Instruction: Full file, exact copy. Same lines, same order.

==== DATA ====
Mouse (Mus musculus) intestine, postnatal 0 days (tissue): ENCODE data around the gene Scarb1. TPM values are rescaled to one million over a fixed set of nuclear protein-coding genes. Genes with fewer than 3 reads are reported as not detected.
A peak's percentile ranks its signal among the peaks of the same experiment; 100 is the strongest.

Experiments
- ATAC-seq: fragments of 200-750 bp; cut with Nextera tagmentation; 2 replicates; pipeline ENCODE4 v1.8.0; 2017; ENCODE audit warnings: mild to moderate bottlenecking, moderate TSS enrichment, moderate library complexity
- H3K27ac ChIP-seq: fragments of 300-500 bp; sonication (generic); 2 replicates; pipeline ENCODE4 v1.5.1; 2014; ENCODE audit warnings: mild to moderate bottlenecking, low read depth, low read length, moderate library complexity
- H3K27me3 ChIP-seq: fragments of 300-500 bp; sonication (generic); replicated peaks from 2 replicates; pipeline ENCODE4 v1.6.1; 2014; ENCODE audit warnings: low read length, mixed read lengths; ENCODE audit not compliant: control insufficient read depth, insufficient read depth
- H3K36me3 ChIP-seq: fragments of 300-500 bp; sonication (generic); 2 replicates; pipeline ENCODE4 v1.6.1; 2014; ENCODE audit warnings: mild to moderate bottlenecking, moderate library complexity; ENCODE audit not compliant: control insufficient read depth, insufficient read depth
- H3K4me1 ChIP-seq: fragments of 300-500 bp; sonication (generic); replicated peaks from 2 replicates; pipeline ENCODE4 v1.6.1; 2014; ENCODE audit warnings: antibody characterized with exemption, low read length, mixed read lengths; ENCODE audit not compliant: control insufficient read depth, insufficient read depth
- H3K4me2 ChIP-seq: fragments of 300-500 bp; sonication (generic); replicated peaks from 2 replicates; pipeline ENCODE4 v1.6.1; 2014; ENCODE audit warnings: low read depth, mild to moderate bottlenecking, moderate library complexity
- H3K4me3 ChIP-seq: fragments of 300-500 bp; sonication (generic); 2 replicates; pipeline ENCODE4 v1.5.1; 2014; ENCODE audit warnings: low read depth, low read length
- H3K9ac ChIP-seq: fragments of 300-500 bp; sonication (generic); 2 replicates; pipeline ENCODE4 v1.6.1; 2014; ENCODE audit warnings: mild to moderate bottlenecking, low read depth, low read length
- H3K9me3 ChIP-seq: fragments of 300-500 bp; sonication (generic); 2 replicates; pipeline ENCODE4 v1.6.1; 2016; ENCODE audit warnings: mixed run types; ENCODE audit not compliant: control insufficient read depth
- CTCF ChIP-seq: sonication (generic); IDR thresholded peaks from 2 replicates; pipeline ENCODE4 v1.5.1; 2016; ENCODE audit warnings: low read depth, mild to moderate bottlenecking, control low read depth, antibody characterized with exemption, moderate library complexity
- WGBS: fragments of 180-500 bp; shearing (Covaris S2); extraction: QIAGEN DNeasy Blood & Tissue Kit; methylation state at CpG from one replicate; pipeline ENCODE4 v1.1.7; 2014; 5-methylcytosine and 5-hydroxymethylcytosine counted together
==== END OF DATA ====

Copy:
Mouse (Mus musculus) intestine, postnatal 0 days (tissue): ENCODE data around the gene Scarb1. TPM values are rescaled to one million over a fixed set of nuclear protein-coding genes. Genes with fewer than 3 reads are reported as not detected.
A peak's percentile ranks its signal among the peaks of the same experiment; 100 is the strongest.

Experiments
- ATAC-seq: fragments of 200-750 bp; cut with Nextera tagmentation; 2 replicates; pipeline ENCODE4 v1.8.0; 2017; ENCODE audit warnings: mild to moderate bottlenecking, moderate TSS enrichment, moderate library complexity
- H3K27ac ChIP-seq: fragments of 300-500 bp; sonication (generic); 2 replicates; pipeline ENCODE4 v1.5.1; 2014; ENCODE audit warnings: mild to moderate bottlenecking, low read depth, low read length, moderate library complexity
- H3K27me3 ChIP-seq: fragments of 300-500 bp; sonication (generic); replicated peaks from 2 replicates; pipeline ENCODE4 v1.6.1; 2014; ENCODE audit warnings: low read length, mixed read lengths; ENCODE audit not compliant: control insufficient read depth, insufficient read depth
- H3K36me3 ChIP-seq: fragments of 300-500 bp; sonication (generic); 2 replicates; pipeline ENCODE4 v1.6.1; 2014; ENCODE audit warnings: mild to moderate bottlenecking, moderate library complexity; ENCODE audit not compliant: control insufficient read depth, insufficient read depth
- H3K4me1 ChIP-seq: fragments of 300-500 bp; sonication (generic); replicated peaks from 2 replicates; pipeline ENCODE4 v1.6.1; 2014; ENCODE audit warnings: antibody characterized with exemption, low read length, mixed read lengths; ENCODE audit not compliant: control insufficient read depth, insufficient read depth
- H3K4me2 ChIP-seq: fragments of 300-500 bp; sonication (generic); replicated peaks from 2 replicates; pipeline ENCODE4 v1.6.1; 2014; ENCODE audit warnings: low read depth, mild to moderate bottlenecking, moderate library complexity
- H3K4me3 ChIP-seq: fragments of 300-500 bp; sonication (generic); 2 replicates; pipeline ENCODE4 v1.5.1; 2014; ENCODE audit warnings: low read depth, low read length
- H3K9ac ChIP-seq: fragments of 300-500 bp; sonication (generic); 2 replicates; pipeline ENCODE4 v1.6.1; 2014; ENCODE audit warnings: mild to moderate bottlenecking, low read depth, low read length
- H3K9me3 ChIP-seq: fragments of 300-500 bp; sonication (generic); 2 replicates; pipeline ENCODE4 v1.6.1; 2016; ENCODE audit warnings: mixed run types; ENCODE audit not compliant: control insufficient read depth
- CTCF ChIP-seq: sonication (generic); IDR thresholded peaks from 2 replicates; pipeline ENCODE4 v1.5.1; 2016; ENCODE audit warnings: low read depth, mild to moderate bottlenecking, control low read depth, antibody characterized with exemption, moderate library complexity
- WGBS: fragments of 180-500 bp; shearing (Covaris S2); extraction: QIAGEN DNeasy Blood & Tissue Kit; methylation state at CpG from one replicate; pipeline ENCODE4 v1.1.7; 2014; 5-methylcytosine and 5-hydroxymethylcytosine counted together